The tape will have an area no greater than a standard four-by-four-inch medical pad, with a minimum of a one-inch bend radius, making it small and lightweight. The suite of sensors on the tape will include accelerometers; pressure, acoustic, and light sensors; and a thermometer. “One reason for measuring all these [parameters] is that no one is certain which one, or which combination, will best act as a proxy for the harmful brain injury that results from accumulated blast exposure,” says Jennifer Ricklin, DARPA program manager for the Sensor Tape Program.
One “alarming issue” is that “soldiers are sustaining repeated exposures [to blast events] when they may not be recovered from the first one,” says Robert Cantu, a neurosurgeon at Emerson Hospital, and a professor of neurosurgery at Boston University School of Medicine. “This can lead to second impact syndrome, which is fraught with a 50 percent mortality rate, or permanent post concussion syndrome, which is basically persistent concussion symptoms.” (“Concussion” is the medical term for mild traumatic brain injury, and symptoms can include headaches, sleep problems, depression, and memory and concentration difficulty.)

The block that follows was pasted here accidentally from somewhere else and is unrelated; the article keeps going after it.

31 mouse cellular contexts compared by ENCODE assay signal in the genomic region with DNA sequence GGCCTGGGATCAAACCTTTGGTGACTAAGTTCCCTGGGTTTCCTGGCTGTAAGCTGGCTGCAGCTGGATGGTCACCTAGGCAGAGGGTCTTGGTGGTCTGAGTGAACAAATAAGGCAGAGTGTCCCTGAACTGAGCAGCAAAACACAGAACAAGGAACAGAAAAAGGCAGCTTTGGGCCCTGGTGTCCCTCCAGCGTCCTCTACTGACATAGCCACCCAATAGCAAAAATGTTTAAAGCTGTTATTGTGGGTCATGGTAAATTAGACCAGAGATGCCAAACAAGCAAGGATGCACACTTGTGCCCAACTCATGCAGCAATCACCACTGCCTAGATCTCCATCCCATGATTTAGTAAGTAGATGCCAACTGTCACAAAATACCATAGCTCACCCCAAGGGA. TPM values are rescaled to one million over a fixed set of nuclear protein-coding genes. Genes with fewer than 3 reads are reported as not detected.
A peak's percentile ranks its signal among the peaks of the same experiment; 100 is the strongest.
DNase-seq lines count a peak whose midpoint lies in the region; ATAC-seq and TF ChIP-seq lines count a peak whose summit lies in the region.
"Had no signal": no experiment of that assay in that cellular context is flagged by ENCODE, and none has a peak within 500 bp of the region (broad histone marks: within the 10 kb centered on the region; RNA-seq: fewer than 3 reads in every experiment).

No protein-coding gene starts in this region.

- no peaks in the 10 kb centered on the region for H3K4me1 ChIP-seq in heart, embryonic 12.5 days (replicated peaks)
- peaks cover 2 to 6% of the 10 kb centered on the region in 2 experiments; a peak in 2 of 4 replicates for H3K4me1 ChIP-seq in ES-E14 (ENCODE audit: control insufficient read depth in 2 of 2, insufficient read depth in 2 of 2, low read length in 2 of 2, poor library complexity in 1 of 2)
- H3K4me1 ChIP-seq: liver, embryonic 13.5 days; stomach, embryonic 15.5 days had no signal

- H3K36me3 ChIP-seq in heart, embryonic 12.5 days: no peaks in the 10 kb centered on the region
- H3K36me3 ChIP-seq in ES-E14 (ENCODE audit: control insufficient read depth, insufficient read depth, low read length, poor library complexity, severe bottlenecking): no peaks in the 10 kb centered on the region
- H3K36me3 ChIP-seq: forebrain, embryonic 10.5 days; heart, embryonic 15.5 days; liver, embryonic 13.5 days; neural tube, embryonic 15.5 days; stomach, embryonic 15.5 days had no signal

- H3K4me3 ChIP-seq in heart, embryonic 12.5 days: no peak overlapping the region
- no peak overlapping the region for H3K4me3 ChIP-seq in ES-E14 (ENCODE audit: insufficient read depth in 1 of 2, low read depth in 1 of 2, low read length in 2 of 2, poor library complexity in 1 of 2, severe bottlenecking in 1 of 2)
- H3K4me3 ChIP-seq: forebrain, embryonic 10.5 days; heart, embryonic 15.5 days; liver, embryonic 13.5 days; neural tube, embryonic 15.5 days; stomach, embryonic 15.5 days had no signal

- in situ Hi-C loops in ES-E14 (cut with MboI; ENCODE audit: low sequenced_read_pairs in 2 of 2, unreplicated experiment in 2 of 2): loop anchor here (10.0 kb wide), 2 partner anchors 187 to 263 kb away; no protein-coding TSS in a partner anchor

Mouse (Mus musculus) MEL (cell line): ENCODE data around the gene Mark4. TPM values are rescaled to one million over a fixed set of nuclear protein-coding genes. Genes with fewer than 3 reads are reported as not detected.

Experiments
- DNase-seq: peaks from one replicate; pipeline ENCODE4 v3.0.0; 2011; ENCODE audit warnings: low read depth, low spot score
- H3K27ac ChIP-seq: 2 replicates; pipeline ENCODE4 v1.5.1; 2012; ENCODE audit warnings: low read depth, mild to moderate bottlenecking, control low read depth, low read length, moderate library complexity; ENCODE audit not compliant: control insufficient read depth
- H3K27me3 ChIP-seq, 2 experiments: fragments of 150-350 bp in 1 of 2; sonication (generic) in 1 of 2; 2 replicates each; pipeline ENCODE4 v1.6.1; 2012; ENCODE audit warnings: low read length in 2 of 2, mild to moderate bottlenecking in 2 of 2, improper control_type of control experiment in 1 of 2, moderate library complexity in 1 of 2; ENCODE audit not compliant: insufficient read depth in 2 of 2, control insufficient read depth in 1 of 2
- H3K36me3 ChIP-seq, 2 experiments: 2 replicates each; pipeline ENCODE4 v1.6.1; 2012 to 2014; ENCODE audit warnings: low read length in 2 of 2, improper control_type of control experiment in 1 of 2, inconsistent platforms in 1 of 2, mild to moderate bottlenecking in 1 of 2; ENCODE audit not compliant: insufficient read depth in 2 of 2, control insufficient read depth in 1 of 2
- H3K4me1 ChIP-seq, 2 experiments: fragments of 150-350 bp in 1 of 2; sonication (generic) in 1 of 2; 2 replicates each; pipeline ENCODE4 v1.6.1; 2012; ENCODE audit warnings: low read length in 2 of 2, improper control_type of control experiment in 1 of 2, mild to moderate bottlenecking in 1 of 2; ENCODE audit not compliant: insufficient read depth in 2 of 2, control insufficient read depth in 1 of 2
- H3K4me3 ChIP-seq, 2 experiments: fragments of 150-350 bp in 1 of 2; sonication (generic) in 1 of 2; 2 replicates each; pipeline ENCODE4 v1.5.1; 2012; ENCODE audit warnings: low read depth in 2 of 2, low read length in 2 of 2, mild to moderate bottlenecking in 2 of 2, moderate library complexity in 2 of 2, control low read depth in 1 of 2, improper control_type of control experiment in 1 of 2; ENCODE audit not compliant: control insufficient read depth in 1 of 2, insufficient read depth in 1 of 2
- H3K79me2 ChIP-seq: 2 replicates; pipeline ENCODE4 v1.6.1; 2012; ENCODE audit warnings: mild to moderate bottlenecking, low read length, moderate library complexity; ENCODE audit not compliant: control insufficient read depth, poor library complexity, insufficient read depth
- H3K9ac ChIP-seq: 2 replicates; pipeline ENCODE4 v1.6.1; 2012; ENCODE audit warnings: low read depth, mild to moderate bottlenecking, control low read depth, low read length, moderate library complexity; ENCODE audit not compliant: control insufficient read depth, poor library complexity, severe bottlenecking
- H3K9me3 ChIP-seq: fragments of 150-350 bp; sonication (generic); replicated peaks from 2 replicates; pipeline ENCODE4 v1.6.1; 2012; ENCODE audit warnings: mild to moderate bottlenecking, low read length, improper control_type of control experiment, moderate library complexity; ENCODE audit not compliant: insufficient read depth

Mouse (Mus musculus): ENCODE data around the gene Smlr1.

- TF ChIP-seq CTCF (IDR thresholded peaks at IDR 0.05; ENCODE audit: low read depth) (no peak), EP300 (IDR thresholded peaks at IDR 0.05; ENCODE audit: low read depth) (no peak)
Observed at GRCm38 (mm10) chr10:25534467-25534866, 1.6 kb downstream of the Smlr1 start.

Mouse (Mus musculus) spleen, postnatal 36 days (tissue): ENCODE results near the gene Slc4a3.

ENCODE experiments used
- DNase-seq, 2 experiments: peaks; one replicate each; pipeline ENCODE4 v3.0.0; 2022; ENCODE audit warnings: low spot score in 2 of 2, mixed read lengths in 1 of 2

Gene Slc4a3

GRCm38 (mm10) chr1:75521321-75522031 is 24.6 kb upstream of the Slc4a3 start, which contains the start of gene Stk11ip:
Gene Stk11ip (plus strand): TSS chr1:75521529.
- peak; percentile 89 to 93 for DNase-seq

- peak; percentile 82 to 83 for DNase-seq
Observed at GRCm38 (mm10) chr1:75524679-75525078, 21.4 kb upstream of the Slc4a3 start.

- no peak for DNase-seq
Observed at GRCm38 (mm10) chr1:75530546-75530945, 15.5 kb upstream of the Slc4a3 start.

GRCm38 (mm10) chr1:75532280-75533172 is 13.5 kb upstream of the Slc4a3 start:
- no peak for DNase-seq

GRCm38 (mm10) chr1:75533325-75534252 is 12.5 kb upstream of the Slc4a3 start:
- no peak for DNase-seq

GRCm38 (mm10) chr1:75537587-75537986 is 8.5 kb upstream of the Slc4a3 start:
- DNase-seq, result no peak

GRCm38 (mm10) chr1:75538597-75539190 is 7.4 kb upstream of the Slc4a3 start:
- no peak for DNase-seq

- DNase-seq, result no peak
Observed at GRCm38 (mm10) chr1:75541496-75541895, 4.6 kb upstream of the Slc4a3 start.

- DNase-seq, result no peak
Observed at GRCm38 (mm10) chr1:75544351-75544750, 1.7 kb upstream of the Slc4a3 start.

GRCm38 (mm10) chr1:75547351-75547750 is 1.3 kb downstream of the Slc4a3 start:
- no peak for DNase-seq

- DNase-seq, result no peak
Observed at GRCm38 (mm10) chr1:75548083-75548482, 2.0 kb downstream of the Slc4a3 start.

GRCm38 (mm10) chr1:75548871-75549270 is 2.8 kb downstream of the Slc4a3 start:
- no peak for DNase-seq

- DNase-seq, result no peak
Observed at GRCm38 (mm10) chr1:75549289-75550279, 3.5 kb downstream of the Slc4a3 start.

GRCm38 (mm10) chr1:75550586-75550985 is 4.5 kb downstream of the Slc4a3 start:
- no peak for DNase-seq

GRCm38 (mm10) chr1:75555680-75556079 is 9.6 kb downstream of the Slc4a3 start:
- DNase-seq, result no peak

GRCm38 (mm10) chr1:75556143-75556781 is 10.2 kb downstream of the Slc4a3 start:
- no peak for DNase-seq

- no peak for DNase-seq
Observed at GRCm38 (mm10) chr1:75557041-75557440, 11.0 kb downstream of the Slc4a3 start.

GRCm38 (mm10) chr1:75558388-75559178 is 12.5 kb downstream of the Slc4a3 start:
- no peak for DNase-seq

Data from the sensor tape will be extracted and stored with the soldier’s medical records using a device (not yet built) that makes it easy for a soldier’s full blast history to be displayed and analyzed. “Cumulated blast exposure should be recorded such that if these exceed a prescribed level, the patient could be flagged for appropriate follow-up evaluation,” says Ricklin. She expects to have 25 prototypes to test the components by spring 2009, and 1,000 prototypes for field testing by 2010.
The DARPA program, which is in its initial stages, is focused on the interaction between IEDs and the neurological system, to determine what is most likely to cause neurological injury. “The sensor tape is an important and badly needed technology to get at that data,” says Parker.